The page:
To our knowledge, we did not have any issues with trolling or harassment during the event. While we cannot account for private messages that may have been exchanged or communication after the event, I feel proud of the work we did trying to ensure this space was a safe one.

We spent substantial time prior to the event testing out and confirming security functionality for the Zoom. We only sent links to the password-protected Zoom the night before the event, to minimize interlopers. We had a waiting room and let people into the event by first trying to confirm their names based on our sign up. We had multiple co-hosts of the Zoom and we were all in communication on a Slack channel identifying potential usernames we did not recognize or comments that raised any flags for us. We all had practiced the processes for turning off chat, ensuring participants could not share their screens, and–if need be–kicking people out of the event. When speakers were presenting, we also disabled participants’ ability to unmute themselves, ensuring the speakers would not be interrupted. These sound draconian, but we would rather a vigilant enforcement of safety than an unsafe space for our participants and speakers.

Most importantly, we wrote–and announced each day–a code of conduct for the colloquium. This was substantially adapted from a policy written by the Assembly on Literature for Adolescents of the NCTE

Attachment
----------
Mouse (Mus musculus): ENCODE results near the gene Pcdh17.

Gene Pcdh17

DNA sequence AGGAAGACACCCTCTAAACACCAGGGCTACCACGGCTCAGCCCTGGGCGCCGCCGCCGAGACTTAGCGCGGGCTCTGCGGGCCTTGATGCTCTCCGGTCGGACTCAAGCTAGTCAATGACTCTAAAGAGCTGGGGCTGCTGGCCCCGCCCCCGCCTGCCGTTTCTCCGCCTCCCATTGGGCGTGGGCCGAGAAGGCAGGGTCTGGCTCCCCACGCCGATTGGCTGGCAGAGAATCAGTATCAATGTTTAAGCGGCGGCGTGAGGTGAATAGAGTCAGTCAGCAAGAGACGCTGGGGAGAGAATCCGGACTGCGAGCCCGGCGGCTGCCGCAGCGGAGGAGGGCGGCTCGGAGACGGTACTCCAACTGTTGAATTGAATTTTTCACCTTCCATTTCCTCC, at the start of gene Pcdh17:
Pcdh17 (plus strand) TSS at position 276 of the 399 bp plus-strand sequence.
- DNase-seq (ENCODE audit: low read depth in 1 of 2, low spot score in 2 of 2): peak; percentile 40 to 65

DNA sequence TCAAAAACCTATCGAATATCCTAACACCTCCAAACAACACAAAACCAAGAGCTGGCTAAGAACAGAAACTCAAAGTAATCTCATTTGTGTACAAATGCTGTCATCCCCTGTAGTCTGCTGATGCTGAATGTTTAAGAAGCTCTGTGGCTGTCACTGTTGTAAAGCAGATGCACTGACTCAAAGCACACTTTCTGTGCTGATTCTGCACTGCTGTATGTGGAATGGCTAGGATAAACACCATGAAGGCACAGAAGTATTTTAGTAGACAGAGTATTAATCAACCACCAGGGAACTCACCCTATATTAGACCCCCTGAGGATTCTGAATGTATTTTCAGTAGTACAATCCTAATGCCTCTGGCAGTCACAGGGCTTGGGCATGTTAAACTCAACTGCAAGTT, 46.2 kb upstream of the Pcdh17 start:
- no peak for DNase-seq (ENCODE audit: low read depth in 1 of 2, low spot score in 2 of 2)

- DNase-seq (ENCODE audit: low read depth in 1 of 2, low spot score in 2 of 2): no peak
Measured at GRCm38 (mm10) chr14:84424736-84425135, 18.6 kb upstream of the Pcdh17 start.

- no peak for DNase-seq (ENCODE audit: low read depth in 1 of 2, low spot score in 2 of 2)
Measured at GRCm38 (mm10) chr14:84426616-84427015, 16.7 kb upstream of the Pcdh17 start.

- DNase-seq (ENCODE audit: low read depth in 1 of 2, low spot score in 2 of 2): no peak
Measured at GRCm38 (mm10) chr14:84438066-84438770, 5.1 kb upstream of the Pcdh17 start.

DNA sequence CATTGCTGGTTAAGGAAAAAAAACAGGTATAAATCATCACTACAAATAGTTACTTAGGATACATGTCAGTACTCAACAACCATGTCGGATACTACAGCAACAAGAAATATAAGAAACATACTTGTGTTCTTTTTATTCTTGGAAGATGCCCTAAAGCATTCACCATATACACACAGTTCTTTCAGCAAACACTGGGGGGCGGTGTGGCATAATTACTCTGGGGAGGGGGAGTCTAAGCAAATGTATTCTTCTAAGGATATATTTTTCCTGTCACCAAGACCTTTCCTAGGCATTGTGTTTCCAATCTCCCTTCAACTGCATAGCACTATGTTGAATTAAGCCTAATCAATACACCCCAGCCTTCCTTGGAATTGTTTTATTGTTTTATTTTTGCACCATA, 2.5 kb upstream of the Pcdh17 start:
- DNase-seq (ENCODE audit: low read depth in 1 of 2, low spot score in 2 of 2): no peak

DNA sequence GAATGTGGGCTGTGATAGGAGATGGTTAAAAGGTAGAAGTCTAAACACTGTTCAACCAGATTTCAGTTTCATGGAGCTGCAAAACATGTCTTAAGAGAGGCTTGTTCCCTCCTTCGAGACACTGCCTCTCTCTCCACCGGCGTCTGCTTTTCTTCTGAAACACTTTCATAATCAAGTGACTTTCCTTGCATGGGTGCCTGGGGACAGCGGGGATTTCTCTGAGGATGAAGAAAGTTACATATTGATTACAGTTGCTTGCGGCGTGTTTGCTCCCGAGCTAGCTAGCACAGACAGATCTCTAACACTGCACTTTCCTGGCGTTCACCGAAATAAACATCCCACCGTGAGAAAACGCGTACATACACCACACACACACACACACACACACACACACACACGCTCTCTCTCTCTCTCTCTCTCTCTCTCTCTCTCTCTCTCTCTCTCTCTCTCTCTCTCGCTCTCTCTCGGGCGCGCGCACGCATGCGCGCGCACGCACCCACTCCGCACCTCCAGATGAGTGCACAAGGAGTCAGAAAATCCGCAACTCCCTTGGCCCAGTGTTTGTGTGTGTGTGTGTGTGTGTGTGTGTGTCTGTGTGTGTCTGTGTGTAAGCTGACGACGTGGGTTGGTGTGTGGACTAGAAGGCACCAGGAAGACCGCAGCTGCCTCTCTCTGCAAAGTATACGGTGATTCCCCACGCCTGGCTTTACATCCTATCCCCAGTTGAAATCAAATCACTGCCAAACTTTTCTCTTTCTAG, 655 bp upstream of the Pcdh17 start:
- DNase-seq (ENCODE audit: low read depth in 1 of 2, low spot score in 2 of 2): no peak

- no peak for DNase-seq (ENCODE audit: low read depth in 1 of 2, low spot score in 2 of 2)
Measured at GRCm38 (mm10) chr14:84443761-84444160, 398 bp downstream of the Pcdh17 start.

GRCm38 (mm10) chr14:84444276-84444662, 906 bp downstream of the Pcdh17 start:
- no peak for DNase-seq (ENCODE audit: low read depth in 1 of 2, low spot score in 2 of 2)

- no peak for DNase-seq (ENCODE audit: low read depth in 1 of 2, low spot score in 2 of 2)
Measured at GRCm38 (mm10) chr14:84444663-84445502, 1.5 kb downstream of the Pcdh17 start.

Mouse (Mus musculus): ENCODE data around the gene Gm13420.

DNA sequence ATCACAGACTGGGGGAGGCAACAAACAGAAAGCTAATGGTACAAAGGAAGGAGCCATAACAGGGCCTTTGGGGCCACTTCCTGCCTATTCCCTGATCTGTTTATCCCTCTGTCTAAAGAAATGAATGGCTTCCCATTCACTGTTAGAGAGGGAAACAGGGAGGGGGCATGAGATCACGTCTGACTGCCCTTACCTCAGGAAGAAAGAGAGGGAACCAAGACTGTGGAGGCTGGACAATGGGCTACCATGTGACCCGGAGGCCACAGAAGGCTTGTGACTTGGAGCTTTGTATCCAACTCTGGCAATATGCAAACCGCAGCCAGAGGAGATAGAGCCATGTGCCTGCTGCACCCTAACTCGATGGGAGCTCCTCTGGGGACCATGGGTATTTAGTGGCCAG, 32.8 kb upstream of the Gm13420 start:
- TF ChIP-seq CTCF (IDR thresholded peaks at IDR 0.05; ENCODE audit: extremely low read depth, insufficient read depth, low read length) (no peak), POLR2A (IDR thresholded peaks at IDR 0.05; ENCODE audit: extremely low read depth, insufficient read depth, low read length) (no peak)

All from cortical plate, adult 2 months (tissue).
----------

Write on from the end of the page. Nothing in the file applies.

While I don’t love the need for such rigorous moderating of the event or the fact that so much of this insecurity is based on our over reliance on proprietary software that governs so much of our online interactions, it was the choice we made. We could have spent substantial time at the beginning of the event establishing collective norms with our participants–if we were a smaller group we probably would have. However, given that we wanted to prioritize the content of this colloquium, we went with the decisions noted above. I would be curious what strategies others are employing right now.

Ask for Patience

There are a lot of ways this event could go wrong. At the beginning of both days and in our email communication with participants, we asked everyone for patience as we collectively figured this out. Maybe it helped (?) that the first email I sent out about this was unintentionally formatted wonkily, immediately lowering people’s expectations (fortunately, Nicole took over emailing participants for the event moving forward!). Again, because this event was free, if things didn’t quite work out–like when the Zoom meeting abruptly ended for everyone at the end of Day 1–we could all smile and let the learning and convening continue. 

Some Pain Points

There are a few areas we know we could have improved in this event and I share these below.

Access

We could have been better when it came to accessibility for this event. Yes, that’s the case broadly in schooling and particularly for forms of distance learning right now, but for our event, this could have been better. Three weeks prior to the event we started looking into captioning options. We made weekly progress getting the right APIs to talk with one another to enable automated captioning; while we didn’t have funding to hire someone to type captions for the event, we were planning to pay for the cheaper and still less ideal automated captions. Up to 24 hours before the event took place, we expected this to be functional. However, with various security levels to fiddle with Zoom, we were not able to get this option set up in time. We are aware that this likely affected some participants’ engagement. To be clear, this isn’t the only form of accessibility we needed to consider and this event had shortcomings among multiple lines in this regard. Early on, we acknowledged that a virtual convening like this one privileged folks with access to strong internet connections, for example. 

Recording